As fractal attractors of continuous dynamical systems must be more than two-dimensional, they can be visualized in printing (plane of the paper) only by projection. This often yields unwieldy pictures except for the beautiful standard examples of the Lorenz or the Rossler attractor (Fig. 2d). Often a better view of the structure of the attractor can be obtained by a method invented by Poincare, whereby one dimension can be gained. It develops its full power for attractors in three-dimensional state spaces. In this method for visualizing an attractor a plane S, the Poincare section plane (a hyperplane of dimension m -1 in general), is chosen in the state space that is intersected transversally by the trajectories. To display an attractor only the section points of the attractor in the plane S are plotted. The points hop around in the plane. For a quasiperiodic motion they group themselves to a closed curve (dimension one). They form definite structures with (presumably) selfsimilar properties in the case of a strange attractor and show no signs of structure in the case of white (or also coloured) noise. Figure 3 shows an example of a strange attractor of the driven, double-well Duffing oscillator x + dx - x + ofi - a sin (Ot for d = 0.2, a - 0.3, and (0 = 1.24. The Poincare section plane is chosen as 0 = Wt mod In in the extended state space. The folded structure of the attractor, not at all consisting of homogeneously scattered points, can be noticed. As the times at which the system is sampled are successive integer multiples of the period of the driving, the method in this case just delivers a stroboscopic phase portrait of the system as well known to physicists and engineers.
A system normally depends on some parameters, e. g., temperature, and may show a totally different behaviour - expressing itself in a totally different attractor - at a different parameter value. For instance, a fixed point may change into a limit cycle signalling that the system now has acquired the ability to oscillate. Such a change in the qualitative behaviour of a system is called a bifurcation. A bifurcation occurs at some parameter value called a bifurcation point. It is a point in parameter space that may be high-dimensional when there are many parameters. A system or, more precisely, a family of systems then is best characterized by the set of parameter values at which a bifurcation occurs, the bifurcation set. When the bifurcation set is plotted in the parameter space, it generates regions of topological similar behaviour and thereby a parameter space diagram, also called phase diagram.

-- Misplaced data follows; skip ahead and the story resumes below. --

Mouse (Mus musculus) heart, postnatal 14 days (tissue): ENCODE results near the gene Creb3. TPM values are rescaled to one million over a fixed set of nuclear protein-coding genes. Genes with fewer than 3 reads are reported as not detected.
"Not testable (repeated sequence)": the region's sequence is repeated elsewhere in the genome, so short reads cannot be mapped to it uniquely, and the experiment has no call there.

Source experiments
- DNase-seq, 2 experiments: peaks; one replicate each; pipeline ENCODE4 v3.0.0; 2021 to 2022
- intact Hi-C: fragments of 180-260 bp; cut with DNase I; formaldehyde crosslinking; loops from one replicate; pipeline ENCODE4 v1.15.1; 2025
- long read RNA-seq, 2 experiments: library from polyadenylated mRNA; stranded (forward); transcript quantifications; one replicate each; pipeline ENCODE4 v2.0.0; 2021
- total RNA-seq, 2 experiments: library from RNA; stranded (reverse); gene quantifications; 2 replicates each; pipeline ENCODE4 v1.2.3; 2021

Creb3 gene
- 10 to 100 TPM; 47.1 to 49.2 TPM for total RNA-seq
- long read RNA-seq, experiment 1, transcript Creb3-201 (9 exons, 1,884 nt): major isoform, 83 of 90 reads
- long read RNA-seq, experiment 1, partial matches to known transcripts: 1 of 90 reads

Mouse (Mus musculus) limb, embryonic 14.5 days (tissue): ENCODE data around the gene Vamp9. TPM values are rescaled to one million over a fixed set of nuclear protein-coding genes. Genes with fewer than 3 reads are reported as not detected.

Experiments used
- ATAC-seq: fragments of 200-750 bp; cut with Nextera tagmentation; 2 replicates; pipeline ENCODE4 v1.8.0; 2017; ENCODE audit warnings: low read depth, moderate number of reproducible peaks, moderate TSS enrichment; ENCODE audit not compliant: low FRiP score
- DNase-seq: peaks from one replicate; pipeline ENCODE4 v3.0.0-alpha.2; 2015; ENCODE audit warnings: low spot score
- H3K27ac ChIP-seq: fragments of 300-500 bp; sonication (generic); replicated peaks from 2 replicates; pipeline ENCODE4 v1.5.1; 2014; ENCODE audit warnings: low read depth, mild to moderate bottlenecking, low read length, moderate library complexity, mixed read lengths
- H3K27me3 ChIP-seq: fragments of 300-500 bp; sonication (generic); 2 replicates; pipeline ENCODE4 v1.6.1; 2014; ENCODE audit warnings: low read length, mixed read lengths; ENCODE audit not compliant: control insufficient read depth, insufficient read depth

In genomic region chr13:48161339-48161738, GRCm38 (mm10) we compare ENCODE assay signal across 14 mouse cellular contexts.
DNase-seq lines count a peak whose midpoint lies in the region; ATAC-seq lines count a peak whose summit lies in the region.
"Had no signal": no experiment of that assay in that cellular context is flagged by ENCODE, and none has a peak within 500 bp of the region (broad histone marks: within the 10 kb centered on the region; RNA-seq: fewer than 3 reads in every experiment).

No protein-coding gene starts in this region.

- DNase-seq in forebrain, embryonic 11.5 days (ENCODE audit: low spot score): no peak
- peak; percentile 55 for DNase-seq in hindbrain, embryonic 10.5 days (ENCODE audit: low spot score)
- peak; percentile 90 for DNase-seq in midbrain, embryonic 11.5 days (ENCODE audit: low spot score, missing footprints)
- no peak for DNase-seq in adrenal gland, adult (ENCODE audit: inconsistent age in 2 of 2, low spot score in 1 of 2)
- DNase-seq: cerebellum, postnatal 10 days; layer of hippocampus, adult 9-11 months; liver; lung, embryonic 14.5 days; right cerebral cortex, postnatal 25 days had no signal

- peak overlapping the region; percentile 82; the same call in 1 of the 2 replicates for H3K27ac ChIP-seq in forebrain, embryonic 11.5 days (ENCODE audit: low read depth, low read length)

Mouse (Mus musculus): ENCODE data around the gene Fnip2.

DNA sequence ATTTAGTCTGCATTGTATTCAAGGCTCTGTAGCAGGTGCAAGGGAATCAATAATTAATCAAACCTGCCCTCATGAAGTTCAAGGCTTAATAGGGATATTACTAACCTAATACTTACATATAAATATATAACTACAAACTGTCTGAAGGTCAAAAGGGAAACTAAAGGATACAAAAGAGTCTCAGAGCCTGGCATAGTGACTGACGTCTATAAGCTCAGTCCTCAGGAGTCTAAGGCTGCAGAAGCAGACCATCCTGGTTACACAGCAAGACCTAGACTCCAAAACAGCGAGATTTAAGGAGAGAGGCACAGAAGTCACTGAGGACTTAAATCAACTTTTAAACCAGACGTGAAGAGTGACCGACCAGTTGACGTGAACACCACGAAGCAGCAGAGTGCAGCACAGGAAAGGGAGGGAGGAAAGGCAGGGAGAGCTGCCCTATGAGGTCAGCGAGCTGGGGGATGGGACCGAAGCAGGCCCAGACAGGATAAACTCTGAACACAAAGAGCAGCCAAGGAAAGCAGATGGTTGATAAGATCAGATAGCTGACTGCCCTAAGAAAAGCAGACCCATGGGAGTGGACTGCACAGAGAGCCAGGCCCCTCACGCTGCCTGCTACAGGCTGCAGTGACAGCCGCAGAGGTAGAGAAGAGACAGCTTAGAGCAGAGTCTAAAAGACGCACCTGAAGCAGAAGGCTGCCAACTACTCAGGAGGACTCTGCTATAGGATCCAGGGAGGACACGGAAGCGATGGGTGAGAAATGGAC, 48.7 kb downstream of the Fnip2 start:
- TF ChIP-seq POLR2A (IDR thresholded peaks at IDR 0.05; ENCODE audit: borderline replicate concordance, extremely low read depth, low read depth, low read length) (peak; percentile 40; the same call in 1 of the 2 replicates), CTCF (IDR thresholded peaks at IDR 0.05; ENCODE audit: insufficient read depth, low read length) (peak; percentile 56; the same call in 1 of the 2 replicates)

There are four basic types of local bifurcations, the period-doubling, the saddle-node, the transcritical, and the Hopf bifurcation . The period-doubling bifurcation has become widely known through its scaling behavior . This bifurcation likes to appear in a cascade when a parameter is altered (Fig. 4), and often there appears a complete, i. e., infinite cascade of period doublings leading to aperiodic motion via a period that becomes infinitely long.
A saddle-node bifurcation appears, e.g., at those points, where the resonance curve of a nonlinear oscillator turns over. At these points, the oscillation gets unstable, and the system has to settle down somewhere else.
Figure 4: Bifurcation diagram of the periodically pumped idealfour-level laser: q =- q + nq + sn, n = pjl +pm sin at) - bn - nq for s = 10~7,p0 = 6 • 10-4,pm = /, and b=0 (from Ref. ). The transcritical bifurcation appears in systems, where coexistent stable and unstable fixed points exist and where one of them does not depend on a parameter. Then, upon alteration of this parameter, a stable and an unstable fixed point may collide and exchange their stability at a bifurcation point via a transcritical bifurcation. The simple laser rate equations (see, e.g., ) without spontaneous emission term show a transcritical bifurcation for the photon number at the laser threshold.
At a Hopf bifurcation a limit cycle is generated. Self-excited oscillations derive their limit cycle from a Hopf bifurcation. The standard example is the van der Pol oscillator (, see also Fig. 2).